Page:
Welcome to a very special post featuring a guest article from middle grade and YA author- and literacy advocate- Danica Davidson! You may have kids or teens who have read one of Danica’s sixteen middle grade and young adult novels, including the twelve popular Minecrafter books. In the summer of 2018, Danica was invited to Belgium to present a talk to the members of the European Union and their children about the power that books and games have in nurturing imagination and strengthening critical thinking skills, fostering talk about online culture, and encouraging lifelong reading. Please welcome Danica and enjoy!
About Danica Davidson:
Danica Davidson is the author of YA and children’s novels and graphic novels. She has the Minecrafter novels Escape from the Overworld, Attack on the Overworld, The Rise of Herobrine, Down Into the Nether, The Armies of Herobrine, Battle with the Wither, Adventure Against the Endermen, Mysteries of the Overworld, Danger in the Jungle Temple, Clash in the Underwater World, Last of the Ender Crystal, and Return of the Ender Dragon; the how-to-draw manga books Manga Art For Beginners and Manga Art for Intermediates; the comic book Barbie Puppies: Puppy Party; and “Picture Perfect” in the graphic novel Tales from the Crypt. Her books have been called “EXCITING” by Forbes, “RECOMMENDED READING” by School Library Journal, and have been spotlighted by NPR, Sci Fi Magazine, Barnes & Noble Kids Blog, MTV and other publications.
Please check out her site at www.danicadavidson.com.
Guest Post :
These days virtually everyone knows the video game Minecraft, but do you know there are also novels related to Minecraft? I write chapter books aimed for ages 7-12 that take place as if Minecraft is real. They star 11-year-old Stevie, a boy from the video game world who accidentally finds a portal to Earth. So far there are twelve books out (Escape from the Overworld, Attack on the Overworld, The Rise of Herobrine, Down Into the Nether, The Armies of Herobrine, Battle with the Wither, Adventure Against the Endermen, Mysteries of the Overworld, Danger in the Jungle Temple, Clash in the Underwater World, The Last of the Ender Crystal, and Return of the Ender Dragon). While the main point of the books is to entertain (and I put in plenty of action/adventure and chapter cliffhangers as Stevie and his Earth friends battle monsters and save worlds), I wanted to include some deeper issues in the books, too. Because of this, last summer I was flown to Belgium to give a talk about my books before members of the European Union and their kids.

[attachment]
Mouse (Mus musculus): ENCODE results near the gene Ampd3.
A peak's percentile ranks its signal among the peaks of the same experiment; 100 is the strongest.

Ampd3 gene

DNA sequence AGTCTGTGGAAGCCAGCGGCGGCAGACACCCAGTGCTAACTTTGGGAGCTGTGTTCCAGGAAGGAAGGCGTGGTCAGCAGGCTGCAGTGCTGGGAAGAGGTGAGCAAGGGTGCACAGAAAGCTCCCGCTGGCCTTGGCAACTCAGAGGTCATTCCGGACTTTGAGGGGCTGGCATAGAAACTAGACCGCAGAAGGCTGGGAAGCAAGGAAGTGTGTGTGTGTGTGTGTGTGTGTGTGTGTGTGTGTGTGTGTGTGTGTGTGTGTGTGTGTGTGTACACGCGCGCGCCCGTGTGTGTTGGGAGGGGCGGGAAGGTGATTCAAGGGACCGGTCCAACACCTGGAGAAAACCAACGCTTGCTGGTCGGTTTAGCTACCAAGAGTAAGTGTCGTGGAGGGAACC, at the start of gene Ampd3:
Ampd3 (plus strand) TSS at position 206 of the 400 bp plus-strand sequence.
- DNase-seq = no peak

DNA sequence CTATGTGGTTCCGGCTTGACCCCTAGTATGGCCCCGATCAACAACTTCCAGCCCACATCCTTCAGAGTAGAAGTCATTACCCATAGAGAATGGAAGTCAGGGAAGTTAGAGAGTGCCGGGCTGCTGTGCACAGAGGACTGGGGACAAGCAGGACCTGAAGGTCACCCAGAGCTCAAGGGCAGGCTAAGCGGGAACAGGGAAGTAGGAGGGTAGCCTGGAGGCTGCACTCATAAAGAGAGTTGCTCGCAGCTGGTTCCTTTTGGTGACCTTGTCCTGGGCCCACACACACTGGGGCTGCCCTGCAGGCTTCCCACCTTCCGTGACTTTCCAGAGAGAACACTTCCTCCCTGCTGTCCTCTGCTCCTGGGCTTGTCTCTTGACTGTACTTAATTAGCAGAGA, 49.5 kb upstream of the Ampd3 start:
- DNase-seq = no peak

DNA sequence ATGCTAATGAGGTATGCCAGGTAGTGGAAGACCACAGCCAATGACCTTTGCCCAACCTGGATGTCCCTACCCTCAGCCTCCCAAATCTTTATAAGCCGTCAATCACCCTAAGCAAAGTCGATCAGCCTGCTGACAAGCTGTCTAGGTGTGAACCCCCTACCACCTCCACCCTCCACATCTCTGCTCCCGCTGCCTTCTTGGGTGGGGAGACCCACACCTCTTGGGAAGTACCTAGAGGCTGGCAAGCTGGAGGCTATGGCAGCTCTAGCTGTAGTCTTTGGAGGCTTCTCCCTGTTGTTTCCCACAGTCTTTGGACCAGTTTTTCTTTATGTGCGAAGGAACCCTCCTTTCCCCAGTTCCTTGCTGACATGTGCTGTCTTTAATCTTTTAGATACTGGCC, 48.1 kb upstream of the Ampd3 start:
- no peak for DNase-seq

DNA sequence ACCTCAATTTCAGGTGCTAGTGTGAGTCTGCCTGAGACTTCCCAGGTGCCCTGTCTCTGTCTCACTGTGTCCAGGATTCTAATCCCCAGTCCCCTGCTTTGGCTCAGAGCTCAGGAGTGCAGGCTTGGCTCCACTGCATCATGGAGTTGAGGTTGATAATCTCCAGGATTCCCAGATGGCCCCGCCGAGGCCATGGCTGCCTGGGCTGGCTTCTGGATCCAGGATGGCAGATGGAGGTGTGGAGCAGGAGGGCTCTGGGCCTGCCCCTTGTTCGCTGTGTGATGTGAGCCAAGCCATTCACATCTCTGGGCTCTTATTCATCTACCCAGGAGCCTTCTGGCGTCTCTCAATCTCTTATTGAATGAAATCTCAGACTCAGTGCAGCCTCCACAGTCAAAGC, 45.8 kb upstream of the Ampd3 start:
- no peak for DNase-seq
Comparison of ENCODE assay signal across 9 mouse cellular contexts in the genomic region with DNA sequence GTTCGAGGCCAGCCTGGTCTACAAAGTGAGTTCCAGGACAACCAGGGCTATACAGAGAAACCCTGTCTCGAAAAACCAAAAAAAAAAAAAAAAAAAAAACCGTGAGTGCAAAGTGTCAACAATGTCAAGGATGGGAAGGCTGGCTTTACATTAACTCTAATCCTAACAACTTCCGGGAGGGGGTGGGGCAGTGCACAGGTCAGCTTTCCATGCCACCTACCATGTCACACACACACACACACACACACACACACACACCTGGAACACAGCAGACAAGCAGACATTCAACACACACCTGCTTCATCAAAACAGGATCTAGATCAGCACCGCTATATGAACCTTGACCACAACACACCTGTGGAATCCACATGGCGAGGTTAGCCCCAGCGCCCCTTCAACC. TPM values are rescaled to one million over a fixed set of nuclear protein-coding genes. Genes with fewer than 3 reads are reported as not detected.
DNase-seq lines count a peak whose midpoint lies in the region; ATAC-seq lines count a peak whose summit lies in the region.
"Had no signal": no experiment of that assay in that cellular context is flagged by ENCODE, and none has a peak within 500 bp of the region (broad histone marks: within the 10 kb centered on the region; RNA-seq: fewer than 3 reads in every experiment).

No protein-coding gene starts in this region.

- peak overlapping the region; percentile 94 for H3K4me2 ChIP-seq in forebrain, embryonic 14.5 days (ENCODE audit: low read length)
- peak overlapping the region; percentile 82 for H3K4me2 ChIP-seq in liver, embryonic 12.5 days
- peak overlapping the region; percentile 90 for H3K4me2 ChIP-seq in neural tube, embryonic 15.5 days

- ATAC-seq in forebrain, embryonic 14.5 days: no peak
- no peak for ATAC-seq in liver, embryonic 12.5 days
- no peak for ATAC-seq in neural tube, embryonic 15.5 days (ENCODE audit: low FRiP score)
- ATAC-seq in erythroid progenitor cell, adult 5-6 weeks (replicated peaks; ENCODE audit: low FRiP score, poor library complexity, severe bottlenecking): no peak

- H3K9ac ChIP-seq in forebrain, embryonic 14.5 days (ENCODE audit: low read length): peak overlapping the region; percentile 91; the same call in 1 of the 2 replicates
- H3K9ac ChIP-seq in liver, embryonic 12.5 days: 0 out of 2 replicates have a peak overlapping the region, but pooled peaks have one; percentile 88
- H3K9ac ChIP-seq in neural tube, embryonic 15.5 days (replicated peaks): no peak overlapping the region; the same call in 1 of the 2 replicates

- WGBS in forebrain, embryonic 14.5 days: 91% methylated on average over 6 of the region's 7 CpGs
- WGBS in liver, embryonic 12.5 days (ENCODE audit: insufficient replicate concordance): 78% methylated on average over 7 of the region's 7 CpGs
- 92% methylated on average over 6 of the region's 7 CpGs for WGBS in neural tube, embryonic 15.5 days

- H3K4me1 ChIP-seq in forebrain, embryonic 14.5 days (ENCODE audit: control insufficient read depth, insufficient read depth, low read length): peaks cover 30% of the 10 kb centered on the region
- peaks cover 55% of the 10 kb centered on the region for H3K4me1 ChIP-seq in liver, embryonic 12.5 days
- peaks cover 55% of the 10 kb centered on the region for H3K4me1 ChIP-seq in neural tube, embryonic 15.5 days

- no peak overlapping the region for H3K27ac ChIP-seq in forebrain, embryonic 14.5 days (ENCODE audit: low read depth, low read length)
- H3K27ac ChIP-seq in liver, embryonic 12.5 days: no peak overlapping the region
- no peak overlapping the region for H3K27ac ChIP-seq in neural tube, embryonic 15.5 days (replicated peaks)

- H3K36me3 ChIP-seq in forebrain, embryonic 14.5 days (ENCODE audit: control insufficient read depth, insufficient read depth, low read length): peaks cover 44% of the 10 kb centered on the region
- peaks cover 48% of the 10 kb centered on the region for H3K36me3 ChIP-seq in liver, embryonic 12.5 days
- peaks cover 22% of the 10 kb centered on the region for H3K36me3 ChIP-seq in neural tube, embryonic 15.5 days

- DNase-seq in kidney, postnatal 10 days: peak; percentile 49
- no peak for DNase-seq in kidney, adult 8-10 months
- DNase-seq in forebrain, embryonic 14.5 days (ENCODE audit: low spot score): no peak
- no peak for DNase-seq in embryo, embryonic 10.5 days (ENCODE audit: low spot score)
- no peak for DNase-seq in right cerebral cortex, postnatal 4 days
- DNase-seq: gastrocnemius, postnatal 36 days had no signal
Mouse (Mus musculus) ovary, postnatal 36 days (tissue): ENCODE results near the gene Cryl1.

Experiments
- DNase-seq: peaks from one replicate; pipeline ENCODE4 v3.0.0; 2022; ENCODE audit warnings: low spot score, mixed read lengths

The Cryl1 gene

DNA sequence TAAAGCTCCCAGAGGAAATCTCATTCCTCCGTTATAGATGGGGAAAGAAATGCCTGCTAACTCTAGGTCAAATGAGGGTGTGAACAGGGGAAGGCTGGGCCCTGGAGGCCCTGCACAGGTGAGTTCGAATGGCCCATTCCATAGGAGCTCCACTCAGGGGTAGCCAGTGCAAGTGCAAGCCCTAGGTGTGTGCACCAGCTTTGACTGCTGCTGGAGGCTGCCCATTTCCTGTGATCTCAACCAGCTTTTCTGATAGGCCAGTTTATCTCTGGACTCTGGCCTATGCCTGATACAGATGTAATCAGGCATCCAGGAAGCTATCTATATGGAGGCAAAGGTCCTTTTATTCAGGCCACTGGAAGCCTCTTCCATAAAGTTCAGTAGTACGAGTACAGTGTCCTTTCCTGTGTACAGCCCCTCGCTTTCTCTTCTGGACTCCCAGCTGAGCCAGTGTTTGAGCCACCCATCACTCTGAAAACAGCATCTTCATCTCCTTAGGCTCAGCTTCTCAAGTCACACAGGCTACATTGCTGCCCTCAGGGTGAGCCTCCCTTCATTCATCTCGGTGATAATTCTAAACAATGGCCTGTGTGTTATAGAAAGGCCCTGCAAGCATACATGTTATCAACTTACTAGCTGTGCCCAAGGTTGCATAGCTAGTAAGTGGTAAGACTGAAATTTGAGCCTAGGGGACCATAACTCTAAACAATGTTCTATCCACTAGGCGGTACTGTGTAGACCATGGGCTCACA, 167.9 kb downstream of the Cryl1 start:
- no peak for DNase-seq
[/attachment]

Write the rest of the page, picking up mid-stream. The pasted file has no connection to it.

In a twenty minute speech (followed by ten minutes of questions) I talked about how both the game Minecraft and my Minecrafter books can be used to foster kids’ imagination and critical thinking. If you’ve seen kids play Minecraft, you’ve probably seen some of the amazing things they build. All this starts in their imagination and then comes to life through their thought process and work. My books can encourage gamers to start reading (and, hopefully, continue reading this and more), but they’re also written so that you don’t have to be a Minecraft fan to read.
In the midst of all the action, my books also talk about real issues that kids – the fears of going to a new school, of making friends, of dealing with bullies. As the books continue in the series, they get more into what the online world is like, and how it can be used for both helping and harming. Stevie, who’s never seen the Internet before going to Earth, sees it as being a double-edged sword. It can be a way to find information and be in contact with friends, or it can be a way to harass people or spread misinformation. It’s all how we use it. In my book The Last of the Ender Crystal, some of Stevie’s Earth friends remark:
“I think we just need to watch and learn,” Maison said. “My mom always said you can’t jump to conclusions and you have to learn all about something before you have an opinion on it.”
Yancy snorted. “Not in the days of the Internet. The more knee-jerk your reaction, the more the Internet seems to reward you for it.”
It’s just a few sentences, but I hope it helps readers know the importance of thinking for themselves, fact-checking and not joining Internet mobs that are out to do more harm than good. My readers are either just getting started on the Internet or about to, and parents from the European Union talked to me after my speech about how they worry about their kids online. They thought my books could be a good way to discuss the topic with kids without it being boring or preachy (two things it’s very important to me to avoid, because I automatically want to tune out anything boring or preachy, even if I agree with it).
I want these books to entertain, inspire and empower. I’m thrilled when I hear from kids and parents who are touched or excited by what happens in the books. It was an honor to be able to share my message in Belgium, and I hope these books can bring the joy of reading, the excitement of adventure, and the comfort of knowing you are not alone, no matter what you’re dealing with.